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How will joint physical custody affect my child?

A custody dispute can lead to parents having one of many types of custody arrangements. The goal is to spend time with their child and maintain a relationship, so they both may find it difficult to figure out what type of arrangement will work best for them and for their child. This confusion has caused many parents to agree to joint physical custody.

Joint physical custody is when two parents split physical custody of the child. The two will basically share the child, spending an equal amount of time with him or her. This often requires the child to go back and forth between homes every week. This arrangement may appeal to many parents because the time they spend with their child is valuable, but joint physical custody isn't always as beneficial as people think.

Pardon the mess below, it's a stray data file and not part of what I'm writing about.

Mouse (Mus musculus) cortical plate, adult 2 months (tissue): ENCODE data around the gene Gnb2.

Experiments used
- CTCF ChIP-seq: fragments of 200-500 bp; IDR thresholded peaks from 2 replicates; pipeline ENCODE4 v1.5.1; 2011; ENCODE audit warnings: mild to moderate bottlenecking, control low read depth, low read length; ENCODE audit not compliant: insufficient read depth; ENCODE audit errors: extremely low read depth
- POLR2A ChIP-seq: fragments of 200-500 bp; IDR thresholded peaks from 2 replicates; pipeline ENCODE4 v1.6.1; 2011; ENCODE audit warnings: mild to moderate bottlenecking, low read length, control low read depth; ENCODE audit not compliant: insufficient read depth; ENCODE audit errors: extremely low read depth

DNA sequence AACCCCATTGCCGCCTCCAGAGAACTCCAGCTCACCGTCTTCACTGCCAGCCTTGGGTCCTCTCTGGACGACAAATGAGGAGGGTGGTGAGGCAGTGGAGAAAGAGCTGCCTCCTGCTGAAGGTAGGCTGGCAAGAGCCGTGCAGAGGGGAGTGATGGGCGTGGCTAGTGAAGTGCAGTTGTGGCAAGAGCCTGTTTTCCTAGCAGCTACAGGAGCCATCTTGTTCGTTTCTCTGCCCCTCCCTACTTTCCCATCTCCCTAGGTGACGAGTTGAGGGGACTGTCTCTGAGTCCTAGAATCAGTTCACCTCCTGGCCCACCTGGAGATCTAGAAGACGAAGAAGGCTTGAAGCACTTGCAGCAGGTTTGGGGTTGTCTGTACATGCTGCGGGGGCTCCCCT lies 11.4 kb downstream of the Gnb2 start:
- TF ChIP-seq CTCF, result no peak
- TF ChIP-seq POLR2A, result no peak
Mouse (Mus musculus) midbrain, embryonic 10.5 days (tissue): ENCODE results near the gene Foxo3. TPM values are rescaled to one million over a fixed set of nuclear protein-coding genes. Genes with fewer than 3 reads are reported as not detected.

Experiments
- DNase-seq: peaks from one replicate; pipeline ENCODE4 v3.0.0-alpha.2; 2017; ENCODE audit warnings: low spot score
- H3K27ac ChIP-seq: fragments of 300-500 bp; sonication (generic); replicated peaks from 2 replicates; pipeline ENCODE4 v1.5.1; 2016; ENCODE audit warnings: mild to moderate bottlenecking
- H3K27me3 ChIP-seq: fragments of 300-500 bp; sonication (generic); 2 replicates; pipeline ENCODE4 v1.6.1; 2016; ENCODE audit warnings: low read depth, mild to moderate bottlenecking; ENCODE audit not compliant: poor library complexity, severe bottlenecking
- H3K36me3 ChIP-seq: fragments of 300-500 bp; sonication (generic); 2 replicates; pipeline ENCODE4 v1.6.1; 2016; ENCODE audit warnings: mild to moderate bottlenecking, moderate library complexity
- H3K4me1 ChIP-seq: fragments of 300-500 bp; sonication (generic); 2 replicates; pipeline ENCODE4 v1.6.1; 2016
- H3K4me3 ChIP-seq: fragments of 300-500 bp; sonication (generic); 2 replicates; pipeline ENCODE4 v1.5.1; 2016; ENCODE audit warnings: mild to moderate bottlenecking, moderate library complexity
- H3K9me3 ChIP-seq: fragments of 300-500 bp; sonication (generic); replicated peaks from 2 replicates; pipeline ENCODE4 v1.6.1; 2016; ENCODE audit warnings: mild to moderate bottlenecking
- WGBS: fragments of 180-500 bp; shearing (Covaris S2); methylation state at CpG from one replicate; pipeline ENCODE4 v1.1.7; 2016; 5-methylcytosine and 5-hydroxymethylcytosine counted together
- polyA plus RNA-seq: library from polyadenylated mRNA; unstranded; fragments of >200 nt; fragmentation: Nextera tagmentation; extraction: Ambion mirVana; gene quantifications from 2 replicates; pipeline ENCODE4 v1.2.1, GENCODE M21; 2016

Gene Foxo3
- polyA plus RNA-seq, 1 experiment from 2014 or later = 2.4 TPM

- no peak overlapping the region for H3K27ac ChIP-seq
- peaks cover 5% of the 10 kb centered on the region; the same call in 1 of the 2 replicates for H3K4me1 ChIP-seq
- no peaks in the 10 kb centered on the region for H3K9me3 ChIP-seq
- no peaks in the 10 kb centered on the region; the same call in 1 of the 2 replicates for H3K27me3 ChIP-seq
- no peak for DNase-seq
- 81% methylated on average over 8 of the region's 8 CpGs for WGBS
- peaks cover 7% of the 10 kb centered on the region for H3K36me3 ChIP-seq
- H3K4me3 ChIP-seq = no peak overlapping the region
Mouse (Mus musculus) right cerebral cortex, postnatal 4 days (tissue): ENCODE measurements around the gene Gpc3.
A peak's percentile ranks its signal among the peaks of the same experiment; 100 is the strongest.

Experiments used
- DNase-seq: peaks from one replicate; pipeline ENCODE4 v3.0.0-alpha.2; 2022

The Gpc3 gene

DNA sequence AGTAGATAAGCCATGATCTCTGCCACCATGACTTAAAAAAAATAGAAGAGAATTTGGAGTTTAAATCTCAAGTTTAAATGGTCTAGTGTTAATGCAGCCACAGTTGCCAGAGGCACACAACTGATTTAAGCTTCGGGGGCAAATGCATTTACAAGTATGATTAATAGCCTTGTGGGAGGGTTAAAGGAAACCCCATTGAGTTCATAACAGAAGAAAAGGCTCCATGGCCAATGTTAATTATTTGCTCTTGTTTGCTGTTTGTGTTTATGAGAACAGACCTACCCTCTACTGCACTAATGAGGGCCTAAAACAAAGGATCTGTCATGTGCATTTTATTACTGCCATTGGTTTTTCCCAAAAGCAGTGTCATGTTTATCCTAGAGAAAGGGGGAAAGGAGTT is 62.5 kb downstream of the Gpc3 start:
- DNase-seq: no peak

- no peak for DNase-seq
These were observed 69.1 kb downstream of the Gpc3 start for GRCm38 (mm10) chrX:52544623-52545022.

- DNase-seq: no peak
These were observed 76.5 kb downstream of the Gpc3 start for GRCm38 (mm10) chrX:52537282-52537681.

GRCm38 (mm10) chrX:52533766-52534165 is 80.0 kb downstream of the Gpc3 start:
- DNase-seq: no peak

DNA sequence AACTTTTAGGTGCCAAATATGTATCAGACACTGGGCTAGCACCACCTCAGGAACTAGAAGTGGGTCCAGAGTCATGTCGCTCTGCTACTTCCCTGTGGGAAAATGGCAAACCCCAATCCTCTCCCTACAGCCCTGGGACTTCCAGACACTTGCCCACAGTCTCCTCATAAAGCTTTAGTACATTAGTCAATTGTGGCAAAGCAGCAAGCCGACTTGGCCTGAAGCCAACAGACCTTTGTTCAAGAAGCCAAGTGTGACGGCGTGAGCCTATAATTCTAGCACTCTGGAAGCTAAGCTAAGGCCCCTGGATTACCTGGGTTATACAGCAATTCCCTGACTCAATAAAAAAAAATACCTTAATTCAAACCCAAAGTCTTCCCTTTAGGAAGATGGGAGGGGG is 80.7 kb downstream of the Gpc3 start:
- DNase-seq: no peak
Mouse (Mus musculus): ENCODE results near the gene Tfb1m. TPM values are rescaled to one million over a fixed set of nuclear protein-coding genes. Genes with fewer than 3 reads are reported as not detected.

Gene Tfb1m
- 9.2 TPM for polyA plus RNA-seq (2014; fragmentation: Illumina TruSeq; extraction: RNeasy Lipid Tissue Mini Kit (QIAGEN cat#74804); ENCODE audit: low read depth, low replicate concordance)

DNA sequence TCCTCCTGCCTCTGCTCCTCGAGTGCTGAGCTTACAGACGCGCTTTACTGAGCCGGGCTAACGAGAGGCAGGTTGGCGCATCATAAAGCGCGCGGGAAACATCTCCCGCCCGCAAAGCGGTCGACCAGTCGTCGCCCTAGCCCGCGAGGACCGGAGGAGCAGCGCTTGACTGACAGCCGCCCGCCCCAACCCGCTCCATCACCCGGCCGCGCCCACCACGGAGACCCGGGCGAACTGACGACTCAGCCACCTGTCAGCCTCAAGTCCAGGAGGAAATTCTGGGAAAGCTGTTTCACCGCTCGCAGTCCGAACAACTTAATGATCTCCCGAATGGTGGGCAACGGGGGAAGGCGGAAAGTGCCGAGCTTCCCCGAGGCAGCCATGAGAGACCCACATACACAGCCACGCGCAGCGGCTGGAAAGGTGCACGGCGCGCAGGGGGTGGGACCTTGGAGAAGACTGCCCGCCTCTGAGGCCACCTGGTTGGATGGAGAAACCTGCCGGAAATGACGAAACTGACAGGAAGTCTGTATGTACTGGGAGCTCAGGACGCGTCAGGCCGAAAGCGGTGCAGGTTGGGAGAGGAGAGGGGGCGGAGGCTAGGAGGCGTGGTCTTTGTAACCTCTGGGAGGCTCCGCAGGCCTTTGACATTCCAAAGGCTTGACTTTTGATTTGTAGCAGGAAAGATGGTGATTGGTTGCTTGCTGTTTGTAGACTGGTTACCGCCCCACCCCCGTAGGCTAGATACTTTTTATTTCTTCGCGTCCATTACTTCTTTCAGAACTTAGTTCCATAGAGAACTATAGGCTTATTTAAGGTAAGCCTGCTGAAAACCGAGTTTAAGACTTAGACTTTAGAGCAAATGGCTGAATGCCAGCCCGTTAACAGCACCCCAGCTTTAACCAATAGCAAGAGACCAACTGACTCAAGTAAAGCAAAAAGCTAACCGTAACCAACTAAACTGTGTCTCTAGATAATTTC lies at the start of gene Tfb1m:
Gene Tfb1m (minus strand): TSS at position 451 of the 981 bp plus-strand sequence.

Nowadays, joint physical custody is not something many parents seek, but also not something that courts grant very often. The main reason courts will award physical custody to only one parent instead of both is because it won't disrupt the child's routine. For example, when parents share physical custody, the child may have difficulty adjusting to a routine because they are being bounced back and forth between their parents' households every week.

When parents are trying to find a custody arrangement that will benefit all parties involved, they should really be looking at what is in the best interest of the child. Joint physical custody may seem like a good idea because each parent will get an even amount of time with their child, but it isn't always the best arrangement when it comes to what the child needs. For assistance with finding a more realistic custody arrangement, parents can reach out to an attorney who may be able to answer their questions.

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